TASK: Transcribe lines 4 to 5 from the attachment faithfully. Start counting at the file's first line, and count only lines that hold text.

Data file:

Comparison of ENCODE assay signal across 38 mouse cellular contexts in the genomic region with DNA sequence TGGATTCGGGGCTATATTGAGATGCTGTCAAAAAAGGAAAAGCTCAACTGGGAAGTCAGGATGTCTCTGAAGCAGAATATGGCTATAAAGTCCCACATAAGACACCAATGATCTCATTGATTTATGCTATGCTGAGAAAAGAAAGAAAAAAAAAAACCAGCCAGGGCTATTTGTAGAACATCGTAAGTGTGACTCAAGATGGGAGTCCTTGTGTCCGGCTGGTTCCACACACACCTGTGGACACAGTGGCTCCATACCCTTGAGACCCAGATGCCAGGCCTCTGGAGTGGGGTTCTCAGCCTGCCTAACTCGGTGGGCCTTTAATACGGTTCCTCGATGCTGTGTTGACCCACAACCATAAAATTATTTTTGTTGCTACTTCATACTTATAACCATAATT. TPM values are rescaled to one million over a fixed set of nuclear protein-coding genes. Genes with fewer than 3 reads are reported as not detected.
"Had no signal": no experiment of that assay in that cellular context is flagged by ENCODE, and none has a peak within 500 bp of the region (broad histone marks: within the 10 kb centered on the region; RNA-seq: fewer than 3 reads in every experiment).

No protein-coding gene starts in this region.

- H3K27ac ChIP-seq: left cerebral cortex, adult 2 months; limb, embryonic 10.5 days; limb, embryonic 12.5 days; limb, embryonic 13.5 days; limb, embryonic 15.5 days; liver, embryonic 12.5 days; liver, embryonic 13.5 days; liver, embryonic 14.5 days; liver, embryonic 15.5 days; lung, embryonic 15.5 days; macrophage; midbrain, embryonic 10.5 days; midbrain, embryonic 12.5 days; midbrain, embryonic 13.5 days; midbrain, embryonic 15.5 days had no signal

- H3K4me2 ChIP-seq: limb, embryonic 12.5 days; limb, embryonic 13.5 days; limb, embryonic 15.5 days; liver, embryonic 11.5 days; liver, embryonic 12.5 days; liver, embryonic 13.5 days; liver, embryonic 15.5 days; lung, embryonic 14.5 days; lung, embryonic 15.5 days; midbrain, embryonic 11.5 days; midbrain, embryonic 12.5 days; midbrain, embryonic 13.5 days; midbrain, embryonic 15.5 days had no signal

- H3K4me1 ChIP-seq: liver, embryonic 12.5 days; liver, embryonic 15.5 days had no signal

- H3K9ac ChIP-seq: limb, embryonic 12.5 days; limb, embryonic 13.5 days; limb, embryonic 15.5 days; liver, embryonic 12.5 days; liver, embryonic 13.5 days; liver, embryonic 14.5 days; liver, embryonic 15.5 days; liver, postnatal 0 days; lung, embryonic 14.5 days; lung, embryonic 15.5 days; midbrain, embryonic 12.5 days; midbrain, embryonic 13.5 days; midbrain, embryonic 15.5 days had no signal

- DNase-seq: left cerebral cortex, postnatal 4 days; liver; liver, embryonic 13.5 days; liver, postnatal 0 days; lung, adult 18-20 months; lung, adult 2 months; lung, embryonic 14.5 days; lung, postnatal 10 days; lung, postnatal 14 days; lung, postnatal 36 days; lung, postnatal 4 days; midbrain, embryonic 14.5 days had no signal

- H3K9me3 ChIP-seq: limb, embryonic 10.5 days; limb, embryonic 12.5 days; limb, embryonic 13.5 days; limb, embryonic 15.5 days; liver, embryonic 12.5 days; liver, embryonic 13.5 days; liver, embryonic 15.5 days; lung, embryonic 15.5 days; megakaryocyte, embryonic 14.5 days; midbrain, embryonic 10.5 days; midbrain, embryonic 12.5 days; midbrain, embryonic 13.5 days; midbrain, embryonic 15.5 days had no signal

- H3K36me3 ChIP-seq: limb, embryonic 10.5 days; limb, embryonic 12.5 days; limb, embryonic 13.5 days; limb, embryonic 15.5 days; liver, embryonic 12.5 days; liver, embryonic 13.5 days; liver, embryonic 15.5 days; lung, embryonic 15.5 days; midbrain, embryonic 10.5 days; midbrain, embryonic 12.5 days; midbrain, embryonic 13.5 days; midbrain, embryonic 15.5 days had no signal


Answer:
- H3K27ac ChIP-seq: left cerebral cortex, adult 2 months; limb, embryonic 10.5 days; limb, embryonic 12.5 days; limb, embryonic 13.5 days; limb, embryonic 15.5 days; liver, embryonic 12.5 days; liver, embryonic 13.5 days; liver, embryonic 14.5 days; liver, embryonic 15.5 days; lung, embryonic 15.5 days; macrophage; midbrain, embryonic 10.5 days; midbrain, embryonic 12.5 days; midbrain, embryonic 13.5 days; midbrain, embryonic 15.5 days had no signal

- H3K4me2 ChIP-seq: limb, embryonic 12.5 days; limb, embryonic 13.5 days; limb, embryonic 15.5 days; liver, embryonic 11.5 days; liver, embryonic 12.5 days; liver, embryonic 13.5 days; liver, embryonic 15.5 days; lung, embryonic 14.5 days; lung, embryonic 15.5 days; midbrain, embryonic 11.5 days; midbrain, embryonic 12.5 days; midbrain, embryonic 13.5 days; midbrain, embryonic 15.5 days had no signal